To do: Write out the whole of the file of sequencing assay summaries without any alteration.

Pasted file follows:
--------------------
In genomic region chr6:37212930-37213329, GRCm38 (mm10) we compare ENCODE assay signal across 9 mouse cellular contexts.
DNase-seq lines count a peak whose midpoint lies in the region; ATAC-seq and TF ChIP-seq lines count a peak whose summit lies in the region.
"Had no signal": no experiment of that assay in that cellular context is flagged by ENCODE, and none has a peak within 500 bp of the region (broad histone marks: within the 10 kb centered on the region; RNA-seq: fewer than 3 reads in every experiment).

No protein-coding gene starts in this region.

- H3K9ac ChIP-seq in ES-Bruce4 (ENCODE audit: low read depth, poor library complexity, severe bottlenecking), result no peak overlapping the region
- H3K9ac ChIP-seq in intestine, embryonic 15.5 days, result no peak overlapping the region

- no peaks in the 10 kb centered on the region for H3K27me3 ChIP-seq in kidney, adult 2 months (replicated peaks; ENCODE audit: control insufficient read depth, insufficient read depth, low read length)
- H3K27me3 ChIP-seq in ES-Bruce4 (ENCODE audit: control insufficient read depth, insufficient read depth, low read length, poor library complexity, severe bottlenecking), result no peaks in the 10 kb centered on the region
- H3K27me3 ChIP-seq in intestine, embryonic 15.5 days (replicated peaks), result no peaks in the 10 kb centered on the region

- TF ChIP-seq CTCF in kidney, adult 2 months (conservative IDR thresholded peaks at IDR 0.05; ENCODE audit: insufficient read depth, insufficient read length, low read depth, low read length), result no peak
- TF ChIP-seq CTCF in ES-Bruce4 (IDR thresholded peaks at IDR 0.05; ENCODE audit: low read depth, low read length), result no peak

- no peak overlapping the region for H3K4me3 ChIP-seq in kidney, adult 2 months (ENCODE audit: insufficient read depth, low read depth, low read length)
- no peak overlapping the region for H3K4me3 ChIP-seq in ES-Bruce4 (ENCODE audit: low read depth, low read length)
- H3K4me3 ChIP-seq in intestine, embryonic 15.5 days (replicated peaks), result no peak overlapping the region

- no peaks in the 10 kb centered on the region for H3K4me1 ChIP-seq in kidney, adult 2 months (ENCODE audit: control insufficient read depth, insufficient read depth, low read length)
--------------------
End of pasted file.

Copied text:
In genomic region chr6:37212930-37213329, GRCm38 (mm10) we compare ENCODE assay signal across 9 mouse cellular contexts.
DNase-seq lines count a peak whose midpoint lies in the region; ATAC-seq and TF ChIP-seq lines count a peak whose summit lies in the region.
"Had no signal": no experiment of that assay in that cellular context is flagged by ENCODE, and none has a peak within 500 bp of the region (broad histone marks: within the 10 kb centered on the region; RNA-seq: fewer than 3 reads in every experiment).

No protein-coding gene starts in this region.

- H3K9ac ChIP-seq in ES-Bruce4 (ENCODE audit: low read depth, poor library complexity, severe bottlenecking), result no peak overlapping the region
- H3K9ac ChIP-seq in intestine, embryonic 15.5 days, result no peak overlapping the region

- no peaks in the 10 kb centered on the region for H3K27me3 ChIP-seq in kidney, adult 2 months (replicated peaks; ENCODE audit: control insufficient read depth, insufficient read depth, low read length)
- H3K27me3 ChIP-seq in ES-Bruce4 (ENCODE audit: control insufficient read depth, insufficient read depth, low read length, poor library complexity, severe bottlenecking), result no peaks in the 10 kb centered on the region
- H3K27me3 ChIP-seq in intestine, embryonic 15.5 days (replicated peaks), result no peaks in the 10 kb centered on the region

- TF ChIP-seq CTCF in kidney, adult 2 months (conservative IDR thresholded peaks at IDR 0.05; ENCODE audit: insufficient read depth, insufficient read length, low read depth, low read length), result no peak
- TF ChIP-seq CTCF in ES-Bruce4 (IDR thresholded peaks at IDR 0.05; ENCODE audit: low read depth, low read length), result no peak

- no peak overlapping the region for H3K4me3 ChIP-seq in kidney, adult 2 months (ENCODE audit: insufficient read depth, low read depth, low read length)
- no peak overlapping the region for H3K4me3 ChIP-seq in ES-Bruce4 (ENCODE audit: low read depth, low read length)
- H3K4me3 ChIP-seq in intestine, embryonic 15.5 days (replicated peaks), result no peak overlapping the region

- no peaks in the 10 kb centered on the region for H3K4me1 ChIP-seq in kidney, adult 2 months (ENCODE audit: control insufficient read depth, insufficient read depth, low read length)